How can you commemorate a loved one if they are cremated?
Remember that Friends and Loved ones often like a place to go to in order to remember the person who is deceased. Throughout human history, memorialization of the dead has been a key component of almost every culture. The Washington Monument, Tomb of the Unknowns and Vietnam “Wall” in Washington, D.C are examples of memorialization that demonstrate that, throughout our history, we have always honored our dead.
Psychologists say that remembrance practices, from the funeral or memorial service to permanent memorialization, serve an important emotional function for survivors by helping to bring closure and allowing the healing process to begin. Providing a permanent resting place for the deceased is a dignified treatment for a loved one’s mortal remains, which fulfills the natural human desire for memorialization.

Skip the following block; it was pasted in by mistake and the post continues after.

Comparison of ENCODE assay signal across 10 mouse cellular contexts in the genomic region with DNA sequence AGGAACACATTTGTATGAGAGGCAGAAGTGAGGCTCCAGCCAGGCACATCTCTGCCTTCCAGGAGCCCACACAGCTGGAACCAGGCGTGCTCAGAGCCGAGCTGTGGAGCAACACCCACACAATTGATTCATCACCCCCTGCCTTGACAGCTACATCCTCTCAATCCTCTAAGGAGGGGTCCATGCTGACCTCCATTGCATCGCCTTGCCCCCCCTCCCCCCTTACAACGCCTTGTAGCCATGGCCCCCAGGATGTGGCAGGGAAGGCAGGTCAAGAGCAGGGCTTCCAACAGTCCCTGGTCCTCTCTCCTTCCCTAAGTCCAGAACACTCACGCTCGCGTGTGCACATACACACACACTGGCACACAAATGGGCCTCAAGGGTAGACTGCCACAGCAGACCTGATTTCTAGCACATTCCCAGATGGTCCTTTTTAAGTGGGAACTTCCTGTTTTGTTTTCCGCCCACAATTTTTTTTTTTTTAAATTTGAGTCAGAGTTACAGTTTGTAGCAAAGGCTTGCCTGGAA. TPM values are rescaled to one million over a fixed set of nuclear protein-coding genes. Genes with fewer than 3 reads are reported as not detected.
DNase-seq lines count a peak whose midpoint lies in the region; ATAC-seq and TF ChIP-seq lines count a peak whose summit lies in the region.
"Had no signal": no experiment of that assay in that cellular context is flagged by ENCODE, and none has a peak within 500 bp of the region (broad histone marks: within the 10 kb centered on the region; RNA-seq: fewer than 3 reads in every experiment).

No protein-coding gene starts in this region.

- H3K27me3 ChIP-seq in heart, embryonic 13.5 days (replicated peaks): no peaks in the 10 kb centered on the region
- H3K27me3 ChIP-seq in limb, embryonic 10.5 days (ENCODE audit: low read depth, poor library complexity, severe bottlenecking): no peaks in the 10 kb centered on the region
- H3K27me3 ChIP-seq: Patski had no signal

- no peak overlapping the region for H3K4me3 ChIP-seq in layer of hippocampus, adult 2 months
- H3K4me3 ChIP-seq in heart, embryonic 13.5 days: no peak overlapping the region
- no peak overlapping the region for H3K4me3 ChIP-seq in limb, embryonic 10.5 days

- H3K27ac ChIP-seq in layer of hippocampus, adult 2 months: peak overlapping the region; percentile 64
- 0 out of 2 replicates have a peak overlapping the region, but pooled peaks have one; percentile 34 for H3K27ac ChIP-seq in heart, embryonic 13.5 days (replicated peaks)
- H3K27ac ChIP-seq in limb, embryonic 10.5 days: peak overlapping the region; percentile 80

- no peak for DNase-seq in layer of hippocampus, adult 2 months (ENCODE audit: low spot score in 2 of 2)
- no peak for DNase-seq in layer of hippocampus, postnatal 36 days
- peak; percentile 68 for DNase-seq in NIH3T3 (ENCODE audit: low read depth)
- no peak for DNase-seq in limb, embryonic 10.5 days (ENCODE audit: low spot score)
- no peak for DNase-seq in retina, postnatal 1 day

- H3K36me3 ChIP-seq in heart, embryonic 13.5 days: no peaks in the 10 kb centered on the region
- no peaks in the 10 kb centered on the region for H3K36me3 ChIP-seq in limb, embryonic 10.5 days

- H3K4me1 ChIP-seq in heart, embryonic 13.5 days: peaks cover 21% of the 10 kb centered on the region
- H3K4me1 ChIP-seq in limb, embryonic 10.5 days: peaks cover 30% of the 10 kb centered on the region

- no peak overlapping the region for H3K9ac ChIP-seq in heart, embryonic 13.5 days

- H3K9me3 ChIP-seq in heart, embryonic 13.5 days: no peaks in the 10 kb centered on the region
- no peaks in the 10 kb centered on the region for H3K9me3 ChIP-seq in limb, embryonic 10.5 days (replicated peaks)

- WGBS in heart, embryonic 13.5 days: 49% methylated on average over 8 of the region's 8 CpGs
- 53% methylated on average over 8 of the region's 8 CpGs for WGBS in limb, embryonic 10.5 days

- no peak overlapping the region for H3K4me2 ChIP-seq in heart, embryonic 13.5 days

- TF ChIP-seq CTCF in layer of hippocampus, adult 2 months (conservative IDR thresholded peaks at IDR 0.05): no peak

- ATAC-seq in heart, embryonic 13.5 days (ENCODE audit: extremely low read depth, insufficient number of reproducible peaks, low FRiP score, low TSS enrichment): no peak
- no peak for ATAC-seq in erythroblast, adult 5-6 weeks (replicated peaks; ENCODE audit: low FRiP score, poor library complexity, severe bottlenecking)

Cremation is just one step in the commemorative process—the preparation of the human remains for memorialization. Today, there are many different types of memorial options from which to choose. Memorialization is a time-honored tradition that has been practiced for centuries. A memorial serves as a tribute to a life lived and provides a focal point for remembrance, as well as a record for future generations. The type of memorial you choose is a personal decision. The limit is set only by your imagination.
- Family Mausoleums
- Etched Photo Keepsakes
- Granite & Marble Urns
- Cremation Memorials
- Boulders with inserted plaque
- Granite Markers for Garden
- Benches for Garden
- Standard Memorial in Cemetery